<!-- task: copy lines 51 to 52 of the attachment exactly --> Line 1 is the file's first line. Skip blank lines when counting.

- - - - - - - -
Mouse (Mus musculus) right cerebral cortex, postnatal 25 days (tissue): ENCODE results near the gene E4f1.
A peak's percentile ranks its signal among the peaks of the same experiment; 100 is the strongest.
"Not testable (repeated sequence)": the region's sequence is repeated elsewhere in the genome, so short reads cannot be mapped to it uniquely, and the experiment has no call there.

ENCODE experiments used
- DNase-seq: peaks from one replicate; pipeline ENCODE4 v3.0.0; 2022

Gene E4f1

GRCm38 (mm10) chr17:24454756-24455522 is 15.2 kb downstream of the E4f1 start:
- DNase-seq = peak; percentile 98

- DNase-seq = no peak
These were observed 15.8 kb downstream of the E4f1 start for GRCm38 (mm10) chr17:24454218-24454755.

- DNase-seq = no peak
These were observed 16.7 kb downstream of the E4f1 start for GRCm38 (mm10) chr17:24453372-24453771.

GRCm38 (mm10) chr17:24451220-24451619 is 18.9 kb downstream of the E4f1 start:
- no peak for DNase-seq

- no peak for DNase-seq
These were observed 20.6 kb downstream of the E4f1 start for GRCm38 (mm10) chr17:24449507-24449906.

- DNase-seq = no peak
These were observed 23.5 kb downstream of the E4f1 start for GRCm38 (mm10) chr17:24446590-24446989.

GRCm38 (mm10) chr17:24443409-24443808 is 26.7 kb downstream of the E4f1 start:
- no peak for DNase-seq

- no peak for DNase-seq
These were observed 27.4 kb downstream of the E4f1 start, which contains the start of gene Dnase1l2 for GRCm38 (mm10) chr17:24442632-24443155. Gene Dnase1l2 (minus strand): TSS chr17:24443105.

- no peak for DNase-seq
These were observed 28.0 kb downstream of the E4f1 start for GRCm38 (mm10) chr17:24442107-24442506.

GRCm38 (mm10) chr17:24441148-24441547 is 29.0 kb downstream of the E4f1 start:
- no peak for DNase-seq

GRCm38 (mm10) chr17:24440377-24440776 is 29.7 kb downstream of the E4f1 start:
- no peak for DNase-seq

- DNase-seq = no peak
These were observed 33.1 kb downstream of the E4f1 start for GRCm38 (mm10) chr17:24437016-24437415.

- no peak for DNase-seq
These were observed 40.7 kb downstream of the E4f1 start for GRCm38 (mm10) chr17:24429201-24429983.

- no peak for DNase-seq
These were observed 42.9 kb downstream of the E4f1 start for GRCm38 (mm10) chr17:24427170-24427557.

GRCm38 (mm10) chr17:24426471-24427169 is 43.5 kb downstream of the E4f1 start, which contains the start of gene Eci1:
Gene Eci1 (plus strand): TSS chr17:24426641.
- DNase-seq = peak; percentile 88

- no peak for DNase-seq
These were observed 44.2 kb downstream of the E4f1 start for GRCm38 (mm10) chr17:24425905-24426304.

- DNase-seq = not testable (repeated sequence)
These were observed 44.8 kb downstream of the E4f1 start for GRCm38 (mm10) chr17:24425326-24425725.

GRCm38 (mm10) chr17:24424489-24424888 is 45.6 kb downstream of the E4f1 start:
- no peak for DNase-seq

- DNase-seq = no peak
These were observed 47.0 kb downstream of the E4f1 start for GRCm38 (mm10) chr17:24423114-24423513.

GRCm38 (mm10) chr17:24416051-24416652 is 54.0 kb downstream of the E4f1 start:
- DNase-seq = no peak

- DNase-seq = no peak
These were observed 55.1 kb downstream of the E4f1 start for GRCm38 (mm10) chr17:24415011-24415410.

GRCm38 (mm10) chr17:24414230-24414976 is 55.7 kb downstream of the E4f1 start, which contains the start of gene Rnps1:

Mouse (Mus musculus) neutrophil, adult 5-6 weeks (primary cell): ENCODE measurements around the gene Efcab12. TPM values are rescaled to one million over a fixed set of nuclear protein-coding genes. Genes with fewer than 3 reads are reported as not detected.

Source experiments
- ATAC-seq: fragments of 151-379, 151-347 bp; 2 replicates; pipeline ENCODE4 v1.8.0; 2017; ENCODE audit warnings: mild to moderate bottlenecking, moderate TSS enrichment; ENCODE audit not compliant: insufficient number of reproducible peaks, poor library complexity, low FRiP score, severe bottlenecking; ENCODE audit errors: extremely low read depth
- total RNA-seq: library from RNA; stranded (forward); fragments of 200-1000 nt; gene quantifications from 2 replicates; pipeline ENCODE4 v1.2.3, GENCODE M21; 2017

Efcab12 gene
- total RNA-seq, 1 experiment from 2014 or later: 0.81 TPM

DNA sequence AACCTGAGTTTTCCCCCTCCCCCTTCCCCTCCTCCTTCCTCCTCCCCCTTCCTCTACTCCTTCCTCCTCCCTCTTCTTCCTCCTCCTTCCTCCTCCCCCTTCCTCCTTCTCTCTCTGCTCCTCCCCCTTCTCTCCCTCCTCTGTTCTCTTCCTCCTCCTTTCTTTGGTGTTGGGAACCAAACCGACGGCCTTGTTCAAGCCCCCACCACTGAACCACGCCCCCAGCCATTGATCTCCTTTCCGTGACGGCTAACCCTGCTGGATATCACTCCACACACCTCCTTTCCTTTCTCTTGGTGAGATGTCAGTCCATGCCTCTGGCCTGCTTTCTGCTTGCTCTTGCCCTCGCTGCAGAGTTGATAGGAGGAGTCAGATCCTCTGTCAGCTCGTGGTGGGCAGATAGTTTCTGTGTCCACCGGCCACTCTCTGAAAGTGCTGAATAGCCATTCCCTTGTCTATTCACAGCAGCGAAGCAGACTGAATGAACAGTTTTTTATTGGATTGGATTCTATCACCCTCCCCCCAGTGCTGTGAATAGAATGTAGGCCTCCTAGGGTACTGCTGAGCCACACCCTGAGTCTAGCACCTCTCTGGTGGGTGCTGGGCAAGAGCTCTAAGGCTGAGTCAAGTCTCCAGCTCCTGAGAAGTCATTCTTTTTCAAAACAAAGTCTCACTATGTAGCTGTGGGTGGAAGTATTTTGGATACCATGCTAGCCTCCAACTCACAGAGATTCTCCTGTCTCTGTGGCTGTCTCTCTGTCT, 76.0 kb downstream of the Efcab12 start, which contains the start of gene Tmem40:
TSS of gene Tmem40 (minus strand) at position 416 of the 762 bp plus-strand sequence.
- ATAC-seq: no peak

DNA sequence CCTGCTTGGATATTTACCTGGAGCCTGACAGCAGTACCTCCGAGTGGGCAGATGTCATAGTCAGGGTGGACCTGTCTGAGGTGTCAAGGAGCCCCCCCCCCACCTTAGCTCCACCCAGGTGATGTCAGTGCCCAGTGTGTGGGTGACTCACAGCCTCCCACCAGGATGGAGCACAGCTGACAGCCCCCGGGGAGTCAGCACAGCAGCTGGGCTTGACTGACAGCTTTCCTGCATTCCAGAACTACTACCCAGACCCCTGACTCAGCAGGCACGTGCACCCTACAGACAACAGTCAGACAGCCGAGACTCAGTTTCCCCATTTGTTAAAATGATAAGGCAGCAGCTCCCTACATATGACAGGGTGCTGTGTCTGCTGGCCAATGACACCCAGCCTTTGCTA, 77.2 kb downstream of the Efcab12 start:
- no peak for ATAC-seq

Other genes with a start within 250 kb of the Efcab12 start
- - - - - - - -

Mouse (Mus musculus) neutrophil, adult 5-6 weeks (primary cell): ENCODE measurements around the gene Efcab12. TPM values are rescaled to one million over a fixed set of nuclear protein-coding genes. Genes with fewer than 3 reads are reported as not detected.

Source experiments